A rising concern in the feminist community is the growing popularity in “meninsim,” a men’s right activist group. From what I can gather, these men are trying to rally against some of the double standards that do not work in their favor. Upon typing “meninist” into a Google image search, here are some of the posts I found:

Some of these claims are rightly made. Men shouldn’t have to feel obligated to do things for women, just because they are men. And there is definitely a double standard on men’s preferences in women and women’s preference in men. Women shouldn’t have the ability to discriminate against men who don’t suit their personal, while men are ridiculed when they even make the slightest negative comment on a woman’s appearance. But the third photo here is what is wrong with meninsm. Meninists are actively advocating for their own rights, but are ignoring women’s desperate needs. And what most of these guys don’t realize is that feminism actually advocates for men’s rights, too (Wow, what a concept!). The common misconception of feminism is that it does not fight for gender equality, but for the superiority of men. They may feel threatened because more powerful women are coming into the world, and realizing that they have purpose, too. The rise of women does not mean the downfall of men (Hart).

Feminism is the promotion of gender equality, which includes men. If you see a women who claims to be a feminist, but is really just hating on men all the time, call her out on it. People don’t seem to realize that feminism also deals with the destructive way that society has been telling boys to “man up.” It’s feminism that says that men deserve to be heard, too. It’s feminism that says that a man’s emotions are valid, and that their problems are just as legitimate as female ones. It’s feminism that says that “meninism is not a thing, because as I said before, the problem is still the patriarchy. As Emma Watson said in her UN Women Speech, “It is time that we all perceive gender (equality) on a spectrum, not as two opposing sets of ideals” (Watson). It’s time for men and women to join together, and create a world where everyone is seen as equal, regardless of their gender.

Works Cited

Hart, Lee Anne. “Meninism On the Rise.” NightVale. Welcome to Night Vale, 13 February 2015. Web. 28 February 2015.

Kalb, Loretta. “Ronin Shimizu, Folsom Seventh-grader who committed Suicide.” Sacbee.com.  Sacramento Bee, 8 Dec. 2014. Web. 28 Feb. 2015.

“Traits of a Real Man.” AskMen. Ask Men, 26 February  2015. Web. 28 Feb. 2015.

Valenti, Jessica. He’s a Stud, She’s a Slut, and 49 OTher Double Standards Every Women Should Know. Berkeley: Candlewick, 2008. Print.

Watosn, Emma. “He for She.” Youtube. Youtube, 21 Sept. 2014. Web. 28 Feb. 2015.


Sexism and Feminism in the Media

When it comes to the media, there a very mixed opinions on it. Some view it as the root of all evil, while others idolize it. So when it comes to feminism and sexism, there are many different arguments and points on it.

miley  nick-jonas-sexy-flaunt-magazine-cover

In the past couple of years, some of our Disney stars have begun to grow up. When Miley Cyrus came back on the media’s radar, it was because of her new “sexy” look. After the release of her “We Can’t Stop” and “Wrecking Ball” music videos, many people found her new personality and antics as wild and out of control. But when Nick Jonas came out with this photoshoot in which he his stripped down to his underwear and even shows the camera a little bit of butt crack, he is praised for it and the media claims “he is coming out of his shell.” Society needs to stop with the double standards, and should defer from having two opinions over the same issue just because of their gender.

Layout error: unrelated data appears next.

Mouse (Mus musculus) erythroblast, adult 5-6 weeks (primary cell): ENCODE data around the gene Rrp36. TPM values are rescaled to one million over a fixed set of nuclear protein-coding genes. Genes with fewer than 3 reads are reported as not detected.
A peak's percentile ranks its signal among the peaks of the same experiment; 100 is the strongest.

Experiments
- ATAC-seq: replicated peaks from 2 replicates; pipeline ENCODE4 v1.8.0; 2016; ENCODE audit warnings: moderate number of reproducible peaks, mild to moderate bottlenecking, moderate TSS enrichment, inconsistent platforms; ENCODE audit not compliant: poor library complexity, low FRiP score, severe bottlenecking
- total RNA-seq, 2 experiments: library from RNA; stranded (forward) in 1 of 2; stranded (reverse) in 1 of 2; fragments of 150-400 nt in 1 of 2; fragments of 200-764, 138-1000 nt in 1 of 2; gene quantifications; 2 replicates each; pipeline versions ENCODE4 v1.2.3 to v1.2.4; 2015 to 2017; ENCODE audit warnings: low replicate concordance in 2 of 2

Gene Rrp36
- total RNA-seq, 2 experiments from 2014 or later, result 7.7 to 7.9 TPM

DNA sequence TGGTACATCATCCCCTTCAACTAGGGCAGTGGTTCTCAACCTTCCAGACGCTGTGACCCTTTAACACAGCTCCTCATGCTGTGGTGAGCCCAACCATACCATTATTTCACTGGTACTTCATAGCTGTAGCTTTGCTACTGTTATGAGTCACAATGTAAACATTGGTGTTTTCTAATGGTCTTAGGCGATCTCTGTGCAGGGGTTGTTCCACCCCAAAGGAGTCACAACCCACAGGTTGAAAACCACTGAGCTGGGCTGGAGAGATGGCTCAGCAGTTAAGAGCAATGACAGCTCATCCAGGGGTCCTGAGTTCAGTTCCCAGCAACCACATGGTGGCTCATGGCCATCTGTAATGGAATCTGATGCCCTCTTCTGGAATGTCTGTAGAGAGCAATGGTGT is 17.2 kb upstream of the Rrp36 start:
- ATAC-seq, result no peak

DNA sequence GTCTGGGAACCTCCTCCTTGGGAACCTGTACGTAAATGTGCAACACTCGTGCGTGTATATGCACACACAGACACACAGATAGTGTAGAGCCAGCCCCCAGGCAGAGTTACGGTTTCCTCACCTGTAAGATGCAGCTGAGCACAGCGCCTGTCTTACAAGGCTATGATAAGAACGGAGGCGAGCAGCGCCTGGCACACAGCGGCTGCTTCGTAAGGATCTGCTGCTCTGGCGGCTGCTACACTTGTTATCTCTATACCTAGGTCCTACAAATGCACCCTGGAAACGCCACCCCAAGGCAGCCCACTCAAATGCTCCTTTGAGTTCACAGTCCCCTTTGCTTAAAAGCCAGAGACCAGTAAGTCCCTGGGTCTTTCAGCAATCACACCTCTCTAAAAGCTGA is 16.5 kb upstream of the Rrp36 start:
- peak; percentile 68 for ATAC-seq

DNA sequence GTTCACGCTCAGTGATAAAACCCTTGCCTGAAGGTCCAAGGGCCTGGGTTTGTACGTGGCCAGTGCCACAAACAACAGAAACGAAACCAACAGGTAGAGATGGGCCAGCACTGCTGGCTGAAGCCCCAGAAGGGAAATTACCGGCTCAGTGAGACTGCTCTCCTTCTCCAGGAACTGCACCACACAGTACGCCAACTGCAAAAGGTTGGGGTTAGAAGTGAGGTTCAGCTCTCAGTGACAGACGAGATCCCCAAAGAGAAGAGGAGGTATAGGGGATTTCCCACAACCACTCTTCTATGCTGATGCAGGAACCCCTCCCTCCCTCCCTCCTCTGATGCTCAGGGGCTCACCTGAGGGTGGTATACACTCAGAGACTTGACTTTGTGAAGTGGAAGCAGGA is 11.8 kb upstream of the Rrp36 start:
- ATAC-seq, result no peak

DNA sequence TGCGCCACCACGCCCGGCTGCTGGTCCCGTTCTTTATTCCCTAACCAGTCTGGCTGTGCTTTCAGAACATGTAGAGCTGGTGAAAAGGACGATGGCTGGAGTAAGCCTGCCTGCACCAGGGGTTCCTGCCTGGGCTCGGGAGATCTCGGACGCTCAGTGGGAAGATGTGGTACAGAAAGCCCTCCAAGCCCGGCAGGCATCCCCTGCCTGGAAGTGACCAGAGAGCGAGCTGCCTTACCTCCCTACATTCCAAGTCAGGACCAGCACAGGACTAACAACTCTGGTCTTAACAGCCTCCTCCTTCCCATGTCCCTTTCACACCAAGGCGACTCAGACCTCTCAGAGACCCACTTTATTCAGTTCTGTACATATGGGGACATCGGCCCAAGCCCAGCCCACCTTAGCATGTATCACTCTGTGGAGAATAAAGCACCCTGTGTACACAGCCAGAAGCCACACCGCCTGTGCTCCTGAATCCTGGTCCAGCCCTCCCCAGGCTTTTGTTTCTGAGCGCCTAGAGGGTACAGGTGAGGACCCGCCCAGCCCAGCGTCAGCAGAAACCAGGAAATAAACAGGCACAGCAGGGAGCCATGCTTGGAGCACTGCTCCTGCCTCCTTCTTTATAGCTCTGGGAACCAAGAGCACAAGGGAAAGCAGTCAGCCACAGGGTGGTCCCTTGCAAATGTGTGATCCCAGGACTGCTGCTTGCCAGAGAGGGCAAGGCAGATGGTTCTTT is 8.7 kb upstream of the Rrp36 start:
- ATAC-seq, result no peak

Over the past month or two, there has been a lot of talk of sexual abuse and unhealthy relationships on YouTube, one of the world’s largest media platforms. It first began almost a year ago when it came to light that Alex Day, who had over one million subscribers at the time, that “[he] created situations that put people under enormous pressure” (Baker-Whitelaw). Many came forth saying that they, personally, had been part of a manipulative relationship with him. More recently, Sam Pepper had become possibly the most infamous YouTuber yet. Pepper is known on YouTube for his prank videos, but one went too far, and led to the downfall of his career. In his video ‘Fake Hand *ss Pinch Prank,’ he is seen roaming the streets of London grabbing the butts of passerby women as a ‘joke.’ Some of previous videos before this one had been pretty close to crossing the line as harassment, but this one definitely received the most buzz. After all of the hate that the video received, some girls began to confess their less than enjoyable experiences with Sam. Dottie Martin says that on date with the YouTube star, who had well over two million subscribers, “he tried to touch me around my chest area,” also that “he was holding my hand and he put it on his crotch area and moved it closer, but I pulled it away.” Later after Sam had gone, she says: “I felt I was doing something I wasn’t meant to be doing, which was refusing.” Is this not wrong-that a women, a person, a human being, would feel like it was their fault for refusing, when they were the one’s on the receiving end of potential assault? (McCamley). But Sam Pepper has been known to go even farther than a little butt pinch or boob grab here and there, he has been accused of rape. Days after his ‘*ss Pinch’ video had been uploaded, one person chose to speak out. In the video below, an anonymous girl tells of her experience with Pepper at his apartment in Los Angeles. She went in not knowing what to expect, not being familiar with his online persona. Only after minutes after her arrival, Sam had led her to his bedroom. Even after she had repeatedly refused him, he kept coming on to her. He then forced her onto his bed and stripped both of their clothes off. Despite the fact that that he overpowered her, she kept refusing. While committing the rape, he kept telling her “Shut up, shut up,” until he was satisfied and then just walked up and left the apartment, with her still in his bedroom. This is a man that had an audience of two and a half million people, made up of mostly impressionable young girls. If these are the type of people that media elevates, then what is it teaching today’s youth? That it is normal and acceptable to be in an abusive relationship. That women are susceptible to this kind of thing, that they are not allowed use their voice.